UOW launches first national science short film competition

UOW launches first national science short film competition

The first national science short film competition will foster creativity and engagement in science education.

The competition, DigiXFest (Digital Explanations Festival), invites university students studying an undergraduate science-oriented degree (e.g. Science, Nursing, Dentistry, Pharmacy) or a teacher education degree in Australia, to create a short video of five minutes or less to explain a science concept or science experience.

“The goal is to engage students in learning, explaining and communicating science by having them design and make digital media, which they commonly do for social media such as Facebook, but instead to channel their creativity into making digital science explanations,” Associate Professor Garry Hoban, from UOW’s School of Education, said.

The competition is the culmination of Professor Hoban’s National Senior Teaching Fellowship, Digital Explanations: Engaging Students in Learning and Communicating Science through Student-created Digital Media, which aims to address the new teaching and learning standard of “Communication” in the field of science.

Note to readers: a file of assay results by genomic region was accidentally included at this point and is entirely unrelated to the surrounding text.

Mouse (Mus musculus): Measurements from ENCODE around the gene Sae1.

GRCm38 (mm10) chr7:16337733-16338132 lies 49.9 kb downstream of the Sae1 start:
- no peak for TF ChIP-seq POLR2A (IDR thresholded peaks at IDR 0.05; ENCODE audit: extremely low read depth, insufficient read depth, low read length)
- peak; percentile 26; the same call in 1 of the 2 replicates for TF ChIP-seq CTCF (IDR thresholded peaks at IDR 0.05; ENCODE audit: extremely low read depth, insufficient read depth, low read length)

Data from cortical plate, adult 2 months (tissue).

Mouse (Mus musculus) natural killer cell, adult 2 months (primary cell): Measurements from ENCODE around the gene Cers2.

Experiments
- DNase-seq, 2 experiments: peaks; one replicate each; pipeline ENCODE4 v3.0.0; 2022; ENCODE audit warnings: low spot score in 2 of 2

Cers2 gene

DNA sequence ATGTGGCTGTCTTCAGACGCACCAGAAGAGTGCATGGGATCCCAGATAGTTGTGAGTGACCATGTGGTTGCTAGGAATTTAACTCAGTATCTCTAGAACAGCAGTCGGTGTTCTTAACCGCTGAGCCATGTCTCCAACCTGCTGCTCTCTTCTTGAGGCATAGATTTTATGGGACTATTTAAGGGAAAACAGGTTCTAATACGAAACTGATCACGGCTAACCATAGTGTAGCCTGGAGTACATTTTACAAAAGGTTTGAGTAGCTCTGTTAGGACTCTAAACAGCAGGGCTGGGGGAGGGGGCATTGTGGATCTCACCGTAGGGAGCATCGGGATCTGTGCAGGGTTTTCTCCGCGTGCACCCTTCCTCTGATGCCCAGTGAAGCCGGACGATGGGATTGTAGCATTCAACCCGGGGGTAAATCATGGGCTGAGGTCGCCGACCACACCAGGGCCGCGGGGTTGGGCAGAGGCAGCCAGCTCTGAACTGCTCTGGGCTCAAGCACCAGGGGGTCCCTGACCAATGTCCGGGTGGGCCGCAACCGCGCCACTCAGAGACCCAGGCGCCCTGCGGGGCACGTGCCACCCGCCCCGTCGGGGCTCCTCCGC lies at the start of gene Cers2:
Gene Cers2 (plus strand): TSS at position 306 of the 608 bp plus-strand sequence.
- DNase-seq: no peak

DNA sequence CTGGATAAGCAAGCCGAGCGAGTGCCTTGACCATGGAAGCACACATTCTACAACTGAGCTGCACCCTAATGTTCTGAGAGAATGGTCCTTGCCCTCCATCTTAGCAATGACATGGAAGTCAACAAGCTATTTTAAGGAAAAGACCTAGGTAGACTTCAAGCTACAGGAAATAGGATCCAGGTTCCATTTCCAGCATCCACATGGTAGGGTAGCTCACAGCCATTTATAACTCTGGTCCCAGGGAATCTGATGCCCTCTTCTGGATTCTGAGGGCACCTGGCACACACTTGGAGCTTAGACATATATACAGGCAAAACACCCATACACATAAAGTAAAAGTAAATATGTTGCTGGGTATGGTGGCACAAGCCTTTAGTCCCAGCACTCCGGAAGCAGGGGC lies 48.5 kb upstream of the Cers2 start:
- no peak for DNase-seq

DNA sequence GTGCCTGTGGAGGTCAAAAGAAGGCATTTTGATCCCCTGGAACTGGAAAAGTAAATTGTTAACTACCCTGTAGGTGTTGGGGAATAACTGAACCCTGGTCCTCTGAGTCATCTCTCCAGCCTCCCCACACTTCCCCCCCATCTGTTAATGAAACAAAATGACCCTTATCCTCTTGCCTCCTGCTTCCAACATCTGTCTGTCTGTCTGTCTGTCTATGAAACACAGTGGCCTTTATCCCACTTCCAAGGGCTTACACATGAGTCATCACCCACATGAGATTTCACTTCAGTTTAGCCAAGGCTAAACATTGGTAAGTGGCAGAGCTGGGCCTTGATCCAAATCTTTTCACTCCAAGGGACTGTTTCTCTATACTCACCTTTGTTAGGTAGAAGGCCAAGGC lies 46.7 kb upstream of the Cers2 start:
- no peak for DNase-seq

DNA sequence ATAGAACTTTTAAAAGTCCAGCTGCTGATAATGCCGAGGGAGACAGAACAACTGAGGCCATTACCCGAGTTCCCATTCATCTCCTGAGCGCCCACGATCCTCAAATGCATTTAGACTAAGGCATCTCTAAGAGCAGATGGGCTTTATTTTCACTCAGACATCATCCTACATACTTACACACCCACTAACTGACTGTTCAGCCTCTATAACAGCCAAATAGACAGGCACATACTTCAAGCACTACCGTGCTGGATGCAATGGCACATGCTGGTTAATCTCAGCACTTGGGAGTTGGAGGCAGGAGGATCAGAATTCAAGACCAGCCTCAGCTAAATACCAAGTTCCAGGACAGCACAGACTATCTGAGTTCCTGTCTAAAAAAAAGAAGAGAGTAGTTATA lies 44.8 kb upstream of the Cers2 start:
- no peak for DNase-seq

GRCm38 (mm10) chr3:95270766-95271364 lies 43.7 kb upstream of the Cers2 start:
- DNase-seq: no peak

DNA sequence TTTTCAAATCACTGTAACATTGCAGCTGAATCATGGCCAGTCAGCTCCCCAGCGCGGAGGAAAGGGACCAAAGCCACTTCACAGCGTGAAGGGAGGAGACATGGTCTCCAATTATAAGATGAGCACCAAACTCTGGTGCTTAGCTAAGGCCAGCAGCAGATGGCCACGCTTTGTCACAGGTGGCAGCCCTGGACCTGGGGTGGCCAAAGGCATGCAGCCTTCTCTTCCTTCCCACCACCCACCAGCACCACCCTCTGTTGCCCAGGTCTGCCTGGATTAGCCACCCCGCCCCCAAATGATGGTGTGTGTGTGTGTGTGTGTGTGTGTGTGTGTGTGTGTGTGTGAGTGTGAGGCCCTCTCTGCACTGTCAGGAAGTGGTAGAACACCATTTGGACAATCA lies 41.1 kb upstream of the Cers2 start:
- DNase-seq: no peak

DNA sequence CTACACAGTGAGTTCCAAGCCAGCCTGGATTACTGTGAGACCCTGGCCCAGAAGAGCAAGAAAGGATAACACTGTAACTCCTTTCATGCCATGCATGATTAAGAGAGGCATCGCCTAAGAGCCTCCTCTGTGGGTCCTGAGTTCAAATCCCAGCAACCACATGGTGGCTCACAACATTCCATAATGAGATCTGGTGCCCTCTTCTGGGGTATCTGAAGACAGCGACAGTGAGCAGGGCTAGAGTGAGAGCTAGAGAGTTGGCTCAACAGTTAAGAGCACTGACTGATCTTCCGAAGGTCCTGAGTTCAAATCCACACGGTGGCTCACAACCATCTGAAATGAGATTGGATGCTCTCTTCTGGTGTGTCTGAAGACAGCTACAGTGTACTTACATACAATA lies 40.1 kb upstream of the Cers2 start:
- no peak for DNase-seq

His Fellowship is funded by $250,000 from the Australian Government’s Office for Learning and Teaching to promote new ways for university science students to engage with content by creating five forms of narrated digital media to explain science—podcasts, digital story, slowmation (slow animation), video and blended media, which is a combination. 

Since July last year, Professor Hoban has visited universities in every state in Australia as well as overseas to run professional learning workshops for academics who want to use student-created media in assessment tasks as a new way to engage students in learning content. The ideas and free instructions for students creating the different media forms are encapsulated in his website digiexplanations.com that has had 83,000 visits since he launched the site in September last year.

The idea of students creating digital media to learn and engage with science content has already had take up by academics in the Faculty of Science, Medicine and Health at UOW. Over the past few weeks, Dr Chris Hyland and Dr Clare Murphy and their chemistry and pharmacology students have created digital media to help them grasp complex science concepts.

Submissions for DigiXFest close midnight, Monday 15 September 2014.  Twelve entries (six from science and six from science teacher education) will be selected as finalists to be judged on the evening of Monday 29 September at the Australian Conference for Science & Mathematics Educators at the University of Sydney. Students can enter individually or in a group and may submit as many entries as desired for their chance to win a share in $2,000 in prize money. 

More information: digiexplanations.com for competition details and entry requirements.

Media contact: Associate Professor Garry Hoban is available for interview on +61 2 4221 4450, 0425368817 or garry_hoban@uow.edu.au